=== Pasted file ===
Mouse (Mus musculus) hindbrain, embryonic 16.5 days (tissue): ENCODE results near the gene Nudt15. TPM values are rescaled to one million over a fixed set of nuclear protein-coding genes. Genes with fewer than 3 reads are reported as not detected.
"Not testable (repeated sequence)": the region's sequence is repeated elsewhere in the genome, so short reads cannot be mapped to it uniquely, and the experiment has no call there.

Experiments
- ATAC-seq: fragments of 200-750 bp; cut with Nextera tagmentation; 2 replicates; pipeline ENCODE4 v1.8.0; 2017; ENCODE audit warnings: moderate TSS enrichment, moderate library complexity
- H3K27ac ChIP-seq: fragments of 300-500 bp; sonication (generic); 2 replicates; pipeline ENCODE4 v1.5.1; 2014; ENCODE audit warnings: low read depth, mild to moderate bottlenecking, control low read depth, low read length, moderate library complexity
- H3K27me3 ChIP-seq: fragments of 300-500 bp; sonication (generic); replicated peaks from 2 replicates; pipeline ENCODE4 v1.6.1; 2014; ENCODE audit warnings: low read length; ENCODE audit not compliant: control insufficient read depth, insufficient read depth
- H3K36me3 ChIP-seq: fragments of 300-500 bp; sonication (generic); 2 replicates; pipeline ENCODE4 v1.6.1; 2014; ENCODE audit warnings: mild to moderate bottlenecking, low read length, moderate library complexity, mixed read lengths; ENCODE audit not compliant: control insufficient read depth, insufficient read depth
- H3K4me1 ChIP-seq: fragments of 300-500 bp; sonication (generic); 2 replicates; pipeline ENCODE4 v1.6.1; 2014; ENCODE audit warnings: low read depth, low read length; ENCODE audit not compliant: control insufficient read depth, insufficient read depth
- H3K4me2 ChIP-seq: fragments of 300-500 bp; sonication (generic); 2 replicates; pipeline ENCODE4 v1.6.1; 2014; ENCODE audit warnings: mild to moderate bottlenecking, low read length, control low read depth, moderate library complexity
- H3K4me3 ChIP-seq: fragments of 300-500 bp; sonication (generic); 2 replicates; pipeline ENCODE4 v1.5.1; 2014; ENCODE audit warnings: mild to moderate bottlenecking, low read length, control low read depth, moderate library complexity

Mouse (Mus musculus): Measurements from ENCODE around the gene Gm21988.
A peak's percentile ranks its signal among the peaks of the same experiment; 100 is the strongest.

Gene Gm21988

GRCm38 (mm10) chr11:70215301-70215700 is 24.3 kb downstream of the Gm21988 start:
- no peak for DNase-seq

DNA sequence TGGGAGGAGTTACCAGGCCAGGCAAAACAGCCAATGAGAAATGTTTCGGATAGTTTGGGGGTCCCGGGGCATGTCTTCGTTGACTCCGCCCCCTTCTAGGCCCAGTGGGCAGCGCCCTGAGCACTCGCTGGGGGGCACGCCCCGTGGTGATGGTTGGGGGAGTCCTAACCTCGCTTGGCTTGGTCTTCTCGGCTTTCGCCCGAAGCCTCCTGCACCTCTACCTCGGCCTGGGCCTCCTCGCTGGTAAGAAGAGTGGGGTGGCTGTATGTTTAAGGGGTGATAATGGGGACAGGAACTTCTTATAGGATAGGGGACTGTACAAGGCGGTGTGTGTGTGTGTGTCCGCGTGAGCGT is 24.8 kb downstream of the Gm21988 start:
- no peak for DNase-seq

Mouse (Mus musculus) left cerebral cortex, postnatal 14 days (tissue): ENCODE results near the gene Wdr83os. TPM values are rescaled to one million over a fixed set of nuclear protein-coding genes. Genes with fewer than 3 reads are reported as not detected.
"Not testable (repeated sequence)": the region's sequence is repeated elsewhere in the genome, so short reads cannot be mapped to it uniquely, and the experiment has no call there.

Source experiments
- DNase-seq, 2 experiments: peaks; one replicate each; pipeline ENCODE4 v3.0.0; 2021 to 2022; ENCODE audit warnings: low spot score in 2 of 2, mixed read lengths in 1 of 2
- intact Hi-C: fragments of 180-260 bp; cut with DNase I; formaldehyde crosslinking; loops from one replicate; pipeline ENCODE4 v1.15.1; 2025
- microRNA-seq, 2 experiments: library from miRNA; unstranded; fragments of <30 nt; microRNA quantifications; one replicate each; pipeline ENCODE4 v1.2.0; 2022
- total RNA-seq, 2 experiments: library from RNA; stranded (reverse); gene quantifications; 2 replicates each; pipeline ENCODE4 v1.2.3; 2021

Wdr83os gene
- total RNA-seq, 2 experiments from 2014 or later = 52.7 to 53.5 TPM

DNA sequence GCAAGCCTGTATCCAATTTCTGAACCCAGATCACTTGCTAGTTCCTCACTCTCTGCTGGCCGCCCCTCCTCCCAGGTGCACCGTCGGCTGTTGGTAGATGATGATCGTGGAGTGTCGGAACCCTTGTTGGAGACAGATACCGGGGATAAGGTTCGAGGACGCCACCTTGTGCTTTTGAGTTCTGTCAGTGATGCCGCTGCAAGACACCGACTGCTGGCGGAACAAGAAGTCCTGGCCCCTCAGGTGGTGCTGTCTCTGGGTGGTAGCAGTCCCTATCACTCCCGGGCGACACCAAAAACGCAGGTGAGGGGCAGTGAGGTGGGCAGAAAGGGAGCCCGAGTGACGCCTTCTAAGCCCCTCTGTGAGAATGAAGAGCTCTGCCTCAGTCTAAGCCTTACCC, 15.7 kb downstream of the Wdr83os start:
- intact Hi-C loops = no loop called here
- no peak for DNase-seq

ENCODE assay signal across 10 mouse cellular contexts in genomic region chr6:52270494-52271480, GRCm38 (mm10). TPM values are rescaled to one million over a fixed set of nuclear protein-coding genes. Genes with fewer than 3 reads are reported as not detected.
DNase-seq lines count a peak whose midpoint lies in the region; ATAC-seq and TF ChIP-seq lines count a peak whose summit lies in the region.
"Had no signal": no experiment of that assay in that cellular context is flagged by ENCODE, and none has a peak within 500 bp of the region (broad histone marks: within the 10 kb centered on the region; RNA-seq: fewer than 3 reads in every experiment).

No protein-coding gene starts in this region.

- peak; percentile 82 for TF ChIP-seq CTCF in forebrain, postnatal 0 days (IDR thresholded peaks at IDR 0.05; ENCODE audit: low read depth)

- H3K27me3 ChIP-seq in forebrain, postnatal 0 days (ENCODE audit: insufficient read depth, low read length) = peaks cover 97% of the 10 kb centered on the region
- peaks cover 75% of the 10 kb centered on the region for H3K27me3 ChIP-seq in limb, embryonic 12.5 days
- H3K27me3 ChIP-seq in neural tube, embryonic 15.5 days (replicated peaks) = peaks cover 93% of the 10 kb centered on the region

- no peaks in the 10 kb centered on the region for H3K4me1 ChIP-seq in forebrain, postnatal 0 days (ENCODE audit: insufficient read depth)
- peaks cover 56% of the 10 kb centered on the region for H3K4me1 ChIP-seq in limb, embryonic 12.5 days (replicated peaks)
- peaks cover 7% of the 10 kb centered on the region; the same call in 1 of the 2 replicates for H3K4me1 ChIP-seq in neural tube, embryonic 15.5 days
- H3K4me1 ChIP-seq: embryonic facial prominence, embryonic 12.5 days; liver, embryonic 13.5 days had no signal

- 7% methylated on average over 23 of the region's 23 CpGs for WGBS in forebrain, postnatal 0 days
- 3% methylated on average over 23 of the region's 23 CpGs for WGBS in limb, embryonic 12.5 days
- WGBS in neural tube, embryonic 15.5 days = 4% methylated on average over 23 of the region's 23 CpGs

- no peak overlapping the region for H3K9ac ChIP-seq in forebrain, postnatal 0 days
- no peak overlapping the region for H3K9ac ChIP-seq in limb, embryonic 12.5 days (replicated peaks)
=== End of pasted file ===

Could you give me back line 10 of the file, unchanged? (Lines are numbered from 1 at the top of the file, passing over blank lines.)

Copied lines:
- H3K4me3 ChIP-seq: fragments of 300-500 bp; sonication (generic); 2 replicates; pipeline ENCODE4 v1.5.1; 2014; ENCODE audit warnings: mild to moderate bottlenecking, low read length, control low read depth, moderate library complexity